Being a mom is physically demanding! Between the 24/7 breastfeeding and the hours of rocking my little Charlotte in my arms, being a new mom is hard on the body. My back aches, my boobs are swollen to the size of watermelons, my nipples look like old chewing gum and I wonder if I will ever sit comfortably again. My biggest mistake was not taking care of myself from the start. I thought I was doing the right thing to neglect my body in order to take care of my baby. Big mistake, HUGE! At week 5 I’ve finally clued in…back rubs from the hubby, therapeutic baths and face masks…here I come!
No routine is the new routine. As someone who thrives on routine and organization, being flexible in my expectations and schedule is a huge adjustment. I’m so used to having places to go, and people to see, that to go with the flow is like taking a full-loaded freight train to a complete stop. Some days Charlotte wants to sleep all morning and others, she’s wide awake and crying. Learning to just let go and accept the day as it unfolds has been a mind-altering experience.
Pinterest perfection is bullshit. Any mom-to-be will tell you that she has a baby board on Pinterest where she keeps all her inspiration – nursery, newborn photoshoot, baby “hacks.” I meticulously curated my gallery, clinging to picture-perfect ideals of what motherhood should be like. And it’s a lie, a big, giant lie! Motherhood is messy, chaotic, scary and confusing. Hundreds of so-called “experts” will advise you on how to get the perfect baby photos, what your baby sleep-schedule should be and how to get a rocking post-baby body. And it’s all garbage! Listen to you instinct, embrace the mess and let go of expectations – that’s when the little moments you treasure will happen.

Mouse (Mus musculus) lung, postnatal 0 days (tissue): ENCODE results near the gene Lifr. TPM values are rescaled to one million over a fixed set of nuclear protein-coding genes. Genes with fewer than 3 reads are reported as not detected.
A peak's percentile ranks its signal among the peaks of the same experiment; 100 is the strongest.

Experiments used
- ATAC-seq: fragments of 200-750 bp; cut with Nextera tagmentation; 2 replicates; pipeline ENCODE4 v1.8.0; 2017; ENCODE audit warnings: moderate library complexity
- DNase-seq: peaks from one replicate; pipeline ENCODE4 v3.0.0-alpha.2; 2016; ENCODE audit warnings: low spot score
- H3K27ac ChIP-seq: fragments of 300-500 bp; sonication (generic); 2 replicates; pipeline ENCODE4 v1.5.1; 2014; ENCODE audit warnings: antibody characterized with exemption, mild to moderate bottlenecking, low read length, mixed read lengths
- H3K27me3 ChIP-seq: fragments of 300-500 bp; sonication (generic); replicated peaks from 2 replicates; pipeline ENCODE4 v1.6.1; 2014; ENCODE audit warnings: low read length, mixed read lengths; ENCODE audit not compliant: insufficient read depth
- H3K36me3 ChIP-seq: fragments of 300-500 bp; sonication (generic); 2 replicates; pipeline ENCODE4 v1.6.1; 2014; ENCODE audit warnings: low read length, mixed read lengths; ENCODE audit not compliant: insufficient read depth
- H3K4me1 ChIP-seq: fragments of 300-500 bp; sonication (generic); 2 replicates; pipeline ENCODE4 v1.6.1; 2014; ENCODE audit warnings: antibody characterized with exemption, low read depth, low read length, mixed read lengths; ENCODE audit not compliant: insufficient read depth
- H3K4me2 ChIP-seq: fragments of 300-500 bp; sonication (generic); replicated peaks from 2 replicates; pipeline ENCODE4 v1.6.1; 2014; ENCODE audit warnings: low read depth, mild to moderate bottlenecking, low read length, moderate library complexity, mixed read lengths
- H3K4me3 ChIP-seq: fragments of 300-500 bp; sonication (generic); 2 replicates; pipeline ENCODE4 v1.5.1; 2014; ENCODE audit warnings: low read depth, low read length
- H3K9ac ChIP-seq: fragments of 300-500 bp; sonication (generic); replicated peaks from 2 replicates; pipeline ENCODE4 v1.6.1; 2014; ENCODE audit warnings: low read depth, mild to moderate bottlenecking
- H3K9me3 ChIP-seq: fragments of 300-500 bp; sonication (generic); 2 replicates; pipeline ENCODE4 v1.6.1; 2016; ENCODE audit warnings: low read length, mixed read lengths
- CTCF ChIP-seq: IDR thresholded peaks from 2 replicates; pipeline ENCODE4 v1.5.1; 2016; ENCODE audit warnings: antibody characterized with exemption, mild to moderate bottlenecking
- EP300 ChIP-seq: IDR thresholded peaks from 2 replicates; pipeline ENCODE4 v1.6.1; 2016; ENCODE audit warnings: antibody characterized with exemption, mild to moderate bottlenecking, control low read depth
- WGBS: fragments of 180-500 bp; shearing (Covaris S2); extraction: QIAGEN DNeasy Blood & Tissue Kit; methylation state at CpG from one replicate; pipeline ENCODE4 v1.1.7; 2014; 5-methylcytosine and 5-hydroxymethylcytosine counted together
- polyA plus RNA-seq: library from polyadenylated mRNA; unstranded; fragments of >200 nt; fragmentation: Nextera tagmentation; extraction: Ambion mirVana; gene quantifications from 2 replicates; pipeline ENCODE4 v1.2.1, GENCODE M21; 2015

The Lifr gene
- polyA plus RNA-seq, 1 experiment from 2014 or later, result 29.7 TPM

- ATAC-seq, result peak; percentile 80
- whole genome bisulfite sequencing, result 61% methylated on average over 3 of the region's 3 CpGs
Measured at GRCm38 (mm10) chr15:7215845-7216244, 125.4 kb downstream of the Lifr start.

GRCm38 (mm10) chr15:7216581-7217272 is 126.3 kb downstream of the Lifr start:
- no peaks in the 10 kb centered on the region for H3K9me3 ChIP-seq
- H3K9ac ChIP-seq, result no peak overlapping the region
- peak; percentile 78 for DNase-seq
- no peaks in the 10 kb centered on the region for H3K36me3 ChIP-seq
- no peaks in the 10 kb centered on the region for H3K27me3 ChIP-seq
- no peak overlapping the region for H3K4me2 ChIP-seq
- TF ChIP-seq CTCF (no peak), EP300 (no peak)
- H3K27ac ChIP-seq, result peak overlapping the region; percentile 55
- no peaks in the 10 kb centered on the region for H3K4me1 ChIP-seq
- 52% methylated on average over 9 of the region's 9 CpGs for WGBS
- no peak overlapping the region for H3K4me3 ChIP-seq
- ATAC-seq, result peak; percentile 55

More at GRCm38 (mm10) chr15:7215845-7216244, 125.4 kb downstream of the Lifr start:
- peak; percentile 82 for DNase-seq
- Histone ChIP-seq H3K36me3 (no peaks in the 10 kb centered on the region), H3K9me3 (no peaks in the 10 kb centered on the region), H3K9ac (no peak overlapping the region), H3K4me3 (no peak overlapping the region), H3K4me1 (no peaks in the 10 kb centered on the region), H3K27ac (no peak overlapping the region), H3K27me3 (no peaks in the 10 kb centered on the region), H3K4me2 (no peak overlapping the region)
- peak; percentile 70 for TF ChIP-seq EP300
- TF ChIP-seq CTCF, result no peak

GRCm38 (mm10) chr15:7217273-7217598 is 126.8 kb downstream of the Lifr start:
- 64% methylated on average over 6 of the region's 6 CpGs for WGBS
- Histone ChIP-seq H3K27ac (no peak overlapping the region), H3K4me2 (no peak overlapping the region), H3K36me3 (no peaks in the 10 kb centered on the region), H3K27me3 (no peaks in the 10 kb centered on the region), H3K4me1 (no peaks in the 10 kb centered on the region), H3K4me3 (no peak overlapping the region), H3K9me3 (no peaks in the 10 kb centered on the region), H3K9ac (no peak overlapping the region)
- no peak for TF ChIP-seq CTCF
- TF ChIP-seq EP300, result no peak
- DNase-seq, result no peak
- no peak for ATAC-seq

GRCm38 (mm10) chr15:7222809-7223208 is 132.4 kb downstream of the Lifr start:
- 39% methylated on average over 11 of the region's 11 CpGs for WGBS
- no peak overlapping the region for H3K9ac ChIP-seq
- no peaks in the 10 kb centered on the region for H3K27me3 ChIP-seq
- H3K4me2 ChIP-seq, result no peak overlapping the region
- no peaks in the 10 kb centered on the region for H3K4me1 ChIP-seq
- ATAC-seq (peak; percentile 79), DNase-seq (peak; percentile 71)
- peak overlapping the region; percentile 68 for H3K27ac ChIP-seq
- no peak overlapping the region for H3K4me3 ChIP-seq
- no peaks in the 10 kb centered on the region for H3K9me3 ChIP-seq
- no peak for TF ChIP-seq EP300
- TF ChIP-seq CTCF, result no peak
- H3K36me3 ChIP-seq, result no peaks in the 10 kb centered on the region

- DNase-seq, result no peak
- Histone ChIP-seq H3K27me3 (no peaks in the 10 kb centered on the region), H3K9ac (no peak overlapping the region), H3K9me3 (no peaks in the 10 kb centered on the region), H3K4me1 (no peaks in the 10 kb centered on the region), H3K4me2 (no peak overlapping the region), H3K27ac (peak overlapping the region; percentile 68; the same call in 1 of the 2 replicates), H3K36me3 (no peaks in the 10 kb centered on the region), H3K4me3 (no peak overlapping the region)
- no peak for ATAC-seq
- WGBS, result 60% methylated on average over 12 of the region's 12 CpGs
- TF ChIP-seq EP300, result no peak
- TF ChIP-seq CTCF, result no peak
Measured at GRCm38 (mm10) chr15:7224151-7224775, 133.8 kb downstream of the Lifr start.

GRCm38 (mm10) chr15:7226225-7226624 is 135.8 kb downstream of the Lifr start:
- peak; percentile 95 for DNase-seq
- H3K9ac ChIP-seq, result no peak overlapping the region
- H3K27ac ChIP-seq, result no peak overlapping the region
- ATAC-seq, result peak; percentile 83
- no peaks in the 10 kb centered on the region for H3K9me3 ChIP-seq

You will hate everyone but desperately need them at the same time. Surviving on 3 hours of sleep a night (if that) and listening to the ear-piercing screeches of a newborn has made me highly irritable. My tolerance for people is at an all time low. I want nothing more than to totally disconnect from the world…but at the same time, I can’t bear the thought of being alone. Motherhood is isolating and having people around (whether you can stand them or not) makes the day more enjoyable and less scary. Sometimes you just need to bounce your crazy thoughts off someone: “Is Charlotte’s breathing normal? Should I be worried she never burps? Are belly buttons supposed to look like that?”
And most importantly, what I’ve learnt as a new mom is: motherhood is a secret club, where love and selflessness grants you access. My mom always warned me that when I had children, I would understand her devotion to us. Our joys were her joys and our sadness, her pain. She said that I would spend sleepless nights worrying about everything under the sun. And she promised that things that were once so important, would all seemed trivial compared to the bond between mother and child. I didn’t know love like this until Charlotte’s little finger wrapped arond mine. I didn’t know I could survive without sleep, a hot shower, food and water until I rocked and rocked a sleepy (and very stubborn) baby to sleep for hours. Mom, you were right!
I know there’s more wisdom to learn as I embark on this adventure in parenthood – so please feel free to share your best bits of advice in the comments below!